In-store retail media doesn’t need personalized ads

The trend: Perspectives on technology’s role within in-store retail media are shifting away from personalized one-to-one messaging in favor of leveraging technology to measure an ad’s impact.

  • That’s a departure from just a few years ago when our 𝗥𝗲𝘁𝗮𝗶𝗹 𝗠𝗲𝗱𝗶𝗮 𝗡𝗲𝘁𝘄𝗼𝗿𝗸𝘀 𝟮𝟬𝟭𝟵 report speculated that “[in-store retail media] will need supporting technology to enable personalization. The promise of retail media is predicated on a one-to-one relationship, where the individual user's purchase habits can be used to target them with relevant messages. That’s possible only if the display can recognize the shopper in its vicinity through some form of proximity-based communication with the shopper’s mobile device.”

What’s behind the shift: How brands approach in-store retail media is evolving.

  • Prioritizing the customer experience is essential for in-store retail media to achieve its potential. Individually targeted in-store ads conjure up images of Minority Report that make a lot of customers recoil. Marketers may dream of this future, but I don’t think many shoppers do. Consumers’ general comfort with brand messages in a commercial setting like a physical store is a huge advantage for the medium and there’s no need to squander that opportunity with ads that might be deemed creepy or overly intrusive.
  • Personalized ads will create a performance trap for brands. The more personalized the ad experience, the more brands will optimize ad messages, offers, and promotions to the individual to stimulate sales. But this tendency toward over-optimization inevitably becomes a race to the bottom on margins and can materially erode brand equity. Brands have a lot more to gain with more scaled campaigns with a cohesive message that appeals to mass shopper segments without resorting to discounts.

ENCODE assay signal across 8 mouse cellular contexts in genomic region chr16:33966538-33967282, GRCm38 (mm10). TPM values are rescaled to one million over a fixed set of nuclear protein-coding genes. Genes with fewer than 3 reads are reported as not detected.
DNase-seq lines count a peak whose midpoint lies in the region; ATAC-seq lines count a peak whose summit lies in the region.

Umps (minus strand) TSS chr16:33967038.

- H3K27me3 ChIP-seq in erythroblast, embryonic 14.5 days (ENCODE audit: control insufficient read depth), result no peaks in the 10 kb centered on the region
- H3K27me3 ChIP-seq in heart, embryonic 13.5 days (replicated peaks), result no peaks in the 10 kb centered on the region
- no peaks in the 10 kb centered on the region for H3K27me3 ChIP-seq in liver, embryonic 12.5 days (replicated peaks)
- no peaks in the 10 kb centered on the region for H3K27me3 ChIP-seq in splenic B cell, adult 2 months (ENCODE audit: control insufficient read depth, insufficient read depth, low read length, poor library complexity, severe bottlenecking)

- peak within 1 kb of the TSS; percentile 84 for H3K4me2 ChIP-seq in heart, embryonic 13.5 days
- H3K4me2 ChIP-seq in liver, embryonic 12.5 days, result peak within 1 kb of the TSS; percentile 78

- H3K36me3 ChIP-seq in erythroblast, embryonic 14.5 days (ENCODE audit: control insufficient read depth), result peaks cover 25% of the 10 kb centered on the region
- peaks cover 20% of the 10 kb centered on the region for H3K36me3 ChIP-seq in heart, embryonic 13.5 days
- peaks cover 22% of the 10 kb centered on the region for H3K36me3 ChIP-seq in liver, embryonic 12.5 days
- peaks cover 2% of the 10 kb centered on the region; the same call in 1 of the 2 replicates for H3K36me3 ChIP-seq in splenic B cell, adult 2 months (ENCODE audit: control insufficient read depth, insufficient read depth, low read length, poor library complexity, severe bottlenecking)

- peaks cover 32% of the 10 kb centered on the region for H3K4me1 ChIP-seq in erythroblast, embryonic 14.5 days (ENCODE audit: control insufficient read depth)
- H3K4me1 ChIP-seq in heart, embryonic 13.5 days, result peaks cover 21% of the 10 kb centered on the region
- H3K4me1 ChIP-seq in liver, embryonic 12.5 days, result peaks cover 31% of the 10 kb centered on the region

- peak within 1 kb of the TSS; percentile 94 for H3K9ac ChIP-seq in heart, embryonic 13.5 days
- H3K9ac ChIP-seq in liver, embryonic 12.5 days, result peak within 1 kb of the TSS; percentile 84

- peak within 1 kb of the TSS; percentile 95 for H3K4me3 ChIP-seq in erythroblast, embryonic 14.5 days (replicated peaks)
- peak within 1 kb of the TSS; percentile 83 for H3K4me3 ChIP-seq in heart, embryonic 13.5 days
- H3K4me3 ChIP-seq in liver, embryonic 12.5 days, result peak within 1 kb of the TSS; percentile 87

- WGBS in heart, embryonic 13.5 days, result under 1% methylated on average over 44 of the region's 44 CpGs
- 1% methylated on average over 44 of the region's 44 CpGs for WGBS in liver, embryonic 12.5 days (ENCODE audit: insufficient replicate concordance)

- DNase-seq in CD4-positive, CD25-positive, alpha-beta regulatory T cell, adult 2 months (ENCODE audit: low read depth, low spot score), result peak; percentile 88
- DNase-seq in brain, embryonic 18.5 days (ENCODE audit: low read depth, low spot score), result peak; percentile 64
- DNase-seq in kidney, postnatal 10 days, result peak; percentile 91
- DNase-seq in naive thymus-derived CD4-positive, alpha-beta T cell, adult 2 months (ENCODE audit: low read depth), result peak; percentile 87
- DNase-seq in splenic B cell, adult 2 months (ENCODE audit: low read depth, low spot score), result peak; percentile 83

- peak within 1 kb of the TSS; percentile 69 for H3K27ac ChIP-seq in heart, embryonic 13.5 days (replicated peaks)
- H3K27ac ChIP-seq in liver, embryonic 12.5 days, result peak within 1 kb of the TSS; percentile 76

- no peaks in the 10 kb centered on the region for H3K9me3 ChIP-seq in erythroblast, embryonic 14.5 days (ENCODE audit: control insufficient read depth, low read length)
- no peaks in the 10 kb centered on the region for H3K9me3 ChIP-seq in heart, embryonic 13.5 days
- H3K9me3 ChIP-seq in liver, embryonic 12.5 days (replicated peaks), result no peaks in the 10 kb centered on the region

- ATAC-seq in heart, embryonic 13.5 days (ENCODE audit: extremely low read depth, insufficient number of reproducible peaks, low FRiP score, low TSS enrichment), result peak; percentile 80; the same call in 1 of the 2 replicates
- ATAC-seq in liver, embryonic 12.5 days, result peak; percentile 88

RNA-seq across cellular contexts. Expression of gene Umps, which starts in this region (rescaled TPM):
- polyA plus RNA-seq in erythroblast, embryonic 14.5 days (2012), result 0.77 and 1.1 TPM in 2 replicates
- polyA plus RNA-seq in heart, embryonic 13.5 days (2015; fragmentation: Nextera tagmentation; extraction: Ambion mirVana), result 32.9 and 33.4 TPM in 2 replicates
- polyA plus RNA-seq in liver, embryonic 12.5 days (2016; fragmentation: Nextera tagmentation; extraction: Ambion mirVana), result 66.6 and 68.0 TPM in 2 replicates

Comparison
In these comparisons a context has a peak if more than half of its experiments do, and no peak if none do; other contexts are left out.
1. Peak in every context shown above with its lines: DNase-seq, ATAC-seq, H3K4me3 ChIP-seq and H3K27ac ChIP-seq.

• In-store retail media should emphasize branding first. The format boasts massive scale, contextual relevance, brand safety, and incremental reach for hard-to-reach audiences. This is what TV advertisers covet, and what in-store retail media can deliver on as TV ratings continue their decline. Importantly, retailers stand to benefit more when dollars migrate from national media budgets instead of from existing trade and shopper marketing funds.

The big takeaway: There are several ways that first-party customer data can and should play a role in in-store retail media. For example, computer vision technology like Amazon’s Just Walk Out or mobile proximity technology can help close the loop between in-store ad exposure and sales. Those types of tools can help brands better measure ads’ effectiveness.

Go further: Read our Retail Media Ad Spending Forecast 2022 report.

This article originally appeared in Insider Intelligence's Retail & Ecommerce Briefing—a daily recap of top stories reshaping the retail industry. Subscribe to have more hard-hitting takeaways delivered to your inbox daily.

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